The King of Spring tells the remarkable story of one of Ireland’s & Wicklow’s greatest yet neglected sporting heroes, Peter O’Connor, Olympic gold medallist, world record holder and Irish nationalist.
Born into a fairly typical, post-famine Irish catholic family in the 1870s, O’Connor leapt from obscurity to celebrity in 1901, enthralling the world with his jumping prowess. His world record long jump in 1901 stood for 20 years, and his Irish record remained intact for nearly 90 years.
This book brings to life a forgotten era of Irish athletic achievement and provides a fascinating social commentary of the life of a young man of ambition in the early years of the twentieth century. It also describes the frustration of many Irish nationalist athletes of the time who had to compete for Britain on the international stage. This frustration boiled over for Peter O’Connor when, after winning the Silver Medal in the Athens Games in 1906, he climbed the flagpole to unveil a large green Irish flag with Erin go Bragh written on it, much to the consternation of the authorities. Indeed, it was the first overt political act in the modern day Olympics.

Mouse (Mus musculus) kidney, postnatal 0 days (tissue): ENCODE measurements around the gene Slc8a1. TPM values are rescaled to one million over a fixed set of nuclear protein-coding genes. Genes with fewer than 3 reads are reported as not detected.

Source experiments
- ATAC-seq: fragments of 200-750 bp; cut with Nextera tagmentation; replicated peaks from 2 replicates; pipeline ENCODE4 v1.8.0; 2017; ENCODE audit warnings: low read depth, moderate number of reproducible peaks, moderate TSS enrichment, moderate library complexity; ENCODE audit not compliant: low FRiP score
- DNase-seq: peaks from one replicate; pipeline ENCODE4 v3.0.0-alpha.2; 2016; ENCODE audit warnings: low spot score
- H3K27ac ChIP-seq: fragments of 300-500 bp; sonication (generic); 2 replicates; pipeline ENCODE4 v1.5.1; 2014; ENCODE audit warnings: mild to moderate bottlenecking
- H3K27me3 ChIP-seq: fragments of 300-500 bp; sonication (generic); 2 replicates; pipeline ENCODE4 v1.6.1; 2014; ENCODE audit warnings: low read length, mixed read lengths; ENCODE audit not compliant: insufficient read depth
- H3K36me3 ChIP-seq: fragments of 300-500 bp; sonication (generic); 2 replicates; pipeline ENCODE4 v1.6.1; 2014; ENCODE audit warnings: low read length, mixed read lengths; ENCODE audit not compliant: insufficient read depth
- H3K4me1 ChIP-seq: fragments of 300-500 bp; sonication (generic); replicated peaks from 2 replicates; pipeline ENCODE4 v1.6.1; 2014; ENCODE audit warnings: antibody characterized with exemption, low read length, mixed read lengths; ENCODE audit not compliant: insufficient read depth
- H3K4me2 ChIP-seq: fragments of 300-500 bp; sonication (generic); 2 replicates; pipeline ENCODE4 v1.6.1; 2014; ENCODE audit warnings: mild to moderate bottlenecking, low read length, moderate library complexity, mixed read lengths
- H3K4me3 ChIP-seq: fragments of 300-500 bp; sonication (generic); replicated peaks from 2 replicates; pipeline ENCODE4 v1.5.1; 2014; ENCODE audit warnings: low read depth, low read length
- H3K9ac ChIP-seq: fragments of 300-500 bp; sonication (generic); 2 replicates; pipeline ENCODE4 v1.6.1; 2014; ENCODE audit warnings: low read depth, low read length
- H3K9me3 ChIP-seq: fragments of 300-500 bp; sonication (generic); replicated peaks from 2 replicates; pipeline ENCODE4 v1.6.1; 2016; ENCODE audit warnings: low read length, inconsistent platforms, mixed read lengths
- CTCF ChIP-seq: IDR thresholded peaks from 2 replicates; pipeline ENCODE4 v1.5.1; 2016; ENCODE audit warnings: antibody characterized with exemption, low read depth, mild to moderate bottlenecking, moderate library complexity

Though O’Connor is chiefly remembered for his sporting triumphs, his private life and lengthy legal career were no less remarkable. A Wicklowman of modest means, O’Connor began his working life as a clerk, with few prospects, but against the odds he scaled the social ladder to become one of Waterfords leading solicitors and Vice-President of the Incorporated Law Society of Ireland. Driven by an unquenchable drive and self-belief, OConnors life was marked by a constant struggle to shape his own destiny in uncertain times.
The King of Spring tells the extraordinary story of one of Irelands true sporting heroes.